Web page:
Four researchers from the University of California and San Diego State University used similar studies in rodents to design an experiment involving women with early-stage cancer and study their breast cancer recurrence after treatment. The idea was that there may be a link between how long a person spends fasting each night and how likely it is for cancer to return.
2,413 women aged 27 to 70 who had had early-stage breast cancer were studied over the course of about 12 years. During that time, 390 women saw a recurrence in their cancer. Only 818 of the 2,413 women reported fasting for a minimum of 13 hours per night.
Participants were asked to report about their eating habits, which allowed the researchers to determine how much time each woman spent fasting per night. Those who fasted for less than 13 hours per night were 36% more likely to see a breast cancer recurrence than those who fasted for more than 13 hours. Co-author Ruth Patterson says this makes sense with what we know about our biology:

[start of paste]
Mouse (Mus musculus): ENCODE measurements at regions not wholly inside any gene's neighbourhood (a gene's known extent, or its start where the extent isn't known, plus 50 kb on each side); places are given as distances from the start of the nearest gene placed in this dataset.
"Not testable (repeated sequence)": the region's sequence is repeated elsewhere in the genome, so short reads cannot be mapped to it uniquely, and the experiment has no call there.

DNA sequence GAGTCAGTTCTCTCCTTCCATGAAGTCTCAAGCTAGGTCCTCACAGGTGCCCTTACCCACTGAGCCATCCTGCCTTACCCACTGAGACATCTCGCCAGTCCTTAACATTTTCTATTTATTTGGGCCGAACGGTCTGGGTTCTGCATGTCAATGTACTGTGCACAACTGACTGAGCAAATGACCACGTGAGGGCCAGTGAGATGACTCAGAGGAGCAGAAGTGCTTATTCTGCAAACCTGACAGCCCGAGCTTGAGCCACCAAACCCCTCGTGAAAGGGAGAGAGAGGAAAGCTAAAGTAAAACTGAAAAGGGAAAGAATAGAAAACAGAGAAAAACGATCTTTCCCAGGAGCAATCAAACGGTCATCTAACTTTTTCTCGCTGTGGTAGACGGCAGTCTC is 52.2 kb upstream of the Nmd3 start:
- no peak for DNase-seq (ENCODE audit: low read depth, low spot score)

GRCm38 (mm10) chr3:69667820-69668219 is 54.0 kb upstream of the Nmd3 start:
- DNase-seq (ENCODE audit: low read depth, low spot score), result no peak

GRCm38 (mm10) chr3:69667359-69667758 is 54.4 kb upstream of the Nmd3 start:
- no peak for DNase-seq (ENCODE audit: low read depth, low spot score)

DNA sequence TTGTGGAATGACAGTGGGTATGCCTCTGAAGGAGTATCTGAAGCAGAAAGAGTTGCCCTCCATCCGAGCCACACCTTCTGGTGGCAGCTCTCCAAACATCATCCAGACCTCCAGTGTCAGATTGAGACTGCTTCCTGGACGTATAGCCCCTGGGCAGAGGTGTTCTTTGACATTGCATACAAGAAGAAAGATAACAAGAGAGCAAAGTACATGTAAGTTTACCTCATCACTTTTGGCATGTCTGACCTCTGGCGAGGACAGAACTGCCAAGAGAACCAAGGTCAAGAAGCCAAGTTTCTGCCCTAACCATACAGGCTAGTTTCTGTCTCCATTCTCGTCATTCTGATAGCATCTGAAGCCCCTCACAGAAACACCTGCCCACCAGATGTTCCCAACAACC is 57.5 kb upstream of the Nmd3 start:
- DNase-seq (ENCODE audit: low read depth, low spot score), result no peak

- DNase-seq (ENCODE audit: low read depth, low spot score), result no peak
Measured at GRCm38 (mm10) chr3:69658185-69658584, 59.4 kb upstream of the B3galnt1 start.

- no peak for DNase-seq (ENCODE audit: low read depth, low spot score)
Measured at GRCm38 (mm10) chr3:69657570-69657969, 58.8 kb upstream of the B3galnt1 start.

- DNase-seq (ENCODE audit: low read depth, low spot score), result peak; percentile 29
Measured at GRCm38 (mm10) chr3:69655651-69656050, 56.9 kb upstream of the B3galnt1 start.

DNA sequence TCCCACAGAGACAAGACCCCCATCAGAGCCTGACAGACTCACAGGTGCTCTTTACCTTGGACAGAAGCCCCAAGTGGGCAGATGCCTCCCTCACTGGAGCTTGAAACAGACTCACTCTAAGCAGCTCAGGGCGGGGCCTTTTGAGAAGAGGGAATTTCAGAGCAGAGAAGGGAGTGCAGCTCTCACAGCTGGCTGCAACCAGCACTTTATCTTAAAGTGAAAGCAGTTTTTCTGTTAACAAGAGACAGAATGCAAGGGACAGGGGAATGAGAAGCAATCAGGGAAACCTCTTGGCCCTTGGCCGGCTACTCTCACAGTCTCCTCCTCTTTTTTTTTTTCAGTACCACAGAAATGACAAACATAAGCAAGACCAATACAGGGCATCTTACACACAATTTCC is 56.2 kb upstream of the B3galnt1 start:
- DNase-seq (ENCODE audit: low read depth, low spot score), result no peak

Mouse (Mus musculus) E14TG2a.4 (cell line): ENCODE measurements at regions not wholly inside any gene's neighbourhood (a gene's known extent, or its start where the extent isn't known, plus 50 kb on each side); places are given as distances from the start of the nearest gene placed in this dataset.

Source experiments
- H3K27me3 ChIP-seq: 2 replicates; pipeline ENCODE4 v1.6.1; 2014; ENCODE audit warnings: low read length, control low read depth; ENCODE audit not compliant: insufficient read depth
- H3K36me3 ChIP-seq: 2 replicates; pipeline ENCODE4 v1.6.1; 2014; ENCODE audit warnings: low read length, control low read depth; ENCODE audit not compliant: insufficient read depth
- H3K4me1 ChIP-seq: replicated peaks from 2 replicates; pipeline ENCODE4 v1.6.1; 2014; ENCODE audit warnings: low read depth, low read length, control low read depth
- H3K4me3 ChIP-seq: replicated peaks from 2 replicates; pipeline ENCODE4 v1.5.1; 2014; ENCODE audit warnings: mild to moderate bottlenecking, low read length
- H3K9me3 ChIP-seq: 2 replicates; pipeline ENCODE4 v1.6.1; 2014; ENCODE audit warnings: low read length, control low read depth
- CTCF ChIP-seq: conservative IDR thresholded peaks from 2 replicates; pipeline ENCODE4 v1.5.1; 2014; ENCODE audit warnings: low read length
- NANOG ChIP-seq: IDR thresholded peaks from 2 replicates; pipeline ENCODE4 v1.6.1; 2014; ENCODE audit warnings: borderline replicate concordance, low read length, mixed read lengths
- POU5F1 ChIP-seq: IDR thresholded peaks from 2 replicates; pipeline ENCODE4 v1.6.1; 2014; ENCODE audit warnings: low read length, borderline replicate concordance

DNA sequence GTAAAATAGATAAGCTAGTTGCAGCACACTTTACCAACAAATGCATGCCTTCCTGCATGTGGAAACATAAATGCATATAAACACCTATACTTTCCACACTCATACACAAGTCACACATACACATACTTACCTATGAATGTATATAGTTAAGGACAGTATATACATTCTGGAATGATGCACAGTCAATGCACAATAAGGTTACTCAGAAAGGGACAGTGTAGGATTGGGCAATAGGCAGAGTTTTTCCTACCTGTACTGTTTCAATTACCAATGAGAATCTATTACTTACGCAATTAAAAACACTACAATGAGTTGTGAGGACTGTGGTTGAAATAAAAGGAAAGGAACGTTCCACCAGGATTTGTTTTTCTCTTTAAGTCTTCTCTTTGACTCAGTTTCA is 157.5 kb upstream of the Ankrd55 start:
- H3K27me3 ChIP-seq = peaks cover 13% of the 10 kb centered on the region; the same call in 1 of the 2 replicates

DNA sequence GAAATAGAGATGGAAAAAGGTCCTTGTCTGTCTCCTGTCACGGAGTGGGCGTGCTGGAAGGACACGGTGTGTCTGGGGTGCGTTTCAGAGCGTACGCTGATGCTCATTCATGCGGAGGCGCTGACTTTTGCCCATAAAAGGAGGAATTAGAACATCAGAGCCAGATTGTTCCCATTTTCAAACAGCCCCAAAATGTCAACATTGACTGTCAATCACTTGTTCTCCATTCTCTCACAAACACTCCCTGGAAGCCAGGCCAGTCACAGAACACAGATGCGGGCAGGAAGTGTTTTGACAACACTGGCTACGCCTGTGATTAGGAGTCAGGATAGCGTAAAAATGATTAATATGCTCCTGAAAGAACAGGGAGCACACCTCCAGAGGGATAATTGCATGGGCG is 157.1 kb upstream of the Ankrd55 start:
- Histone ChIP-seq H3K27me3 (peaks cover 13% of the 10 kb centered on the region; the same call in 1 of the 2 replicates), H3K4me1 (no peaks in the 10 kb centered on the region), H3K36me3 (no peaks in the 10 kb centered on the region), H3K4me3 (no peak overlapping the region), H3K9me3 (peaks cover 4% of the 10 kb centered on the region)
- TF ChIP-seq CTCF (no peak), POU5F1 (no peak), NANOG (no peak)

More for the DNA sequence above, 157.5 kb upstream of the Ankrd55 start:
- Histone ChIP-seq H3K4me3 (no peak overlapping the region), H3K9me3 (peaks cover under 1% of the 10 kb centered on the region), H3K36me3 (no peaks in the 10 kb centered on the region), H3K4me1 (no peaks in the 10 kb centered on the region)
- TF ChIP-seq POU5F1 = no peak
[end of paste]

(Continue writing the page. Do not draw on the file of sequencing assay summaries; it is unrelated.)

“Evolutionary-wise, we developed to eat when it is light, when we were out hunting and gathering. You should be eating when you are moving. When we go against these natural rhythms, it appears that your body clock is out of sync, and this can lead to poor metabolic health.”
Researchers are also exploring fasting’s effects on the body. So far, they’ve found a link between the length of reported fasting and the length of reported sleep, and also found a link between fasting and lowered blood sugar levels. Could those be connected to cancer recurrence? While there is no evidence of causation, researchers are curious to explore those potential links further.
“Circulating sugar levels can be fuel for tumors,” Patterson said. “We have a lot of data suggesting that when people have bad sleep or shorter sleep duration, they may have a higher cancer risk.”
While this study does not prove that nightly fasting directly affects cancer recurrence, researchers are excited to explore the link further, and are curious to see if it eventually could have an effect on cancer treatment as a whole. More studies need to be done, and there is still no guaranteed way to prevent cancer recurrence at this time – but studies like this may be able to bring us one step closer.
Elizabeth Nelson is a wordsmith, an alumna of Aquinas College in Grand Rapids, a four-leaf-clover finder, and a grammar connoisseur. She has lived in west Michigan since age four but loves to travel to new (and old) places. In her free time, she. . . wait, what’s free time?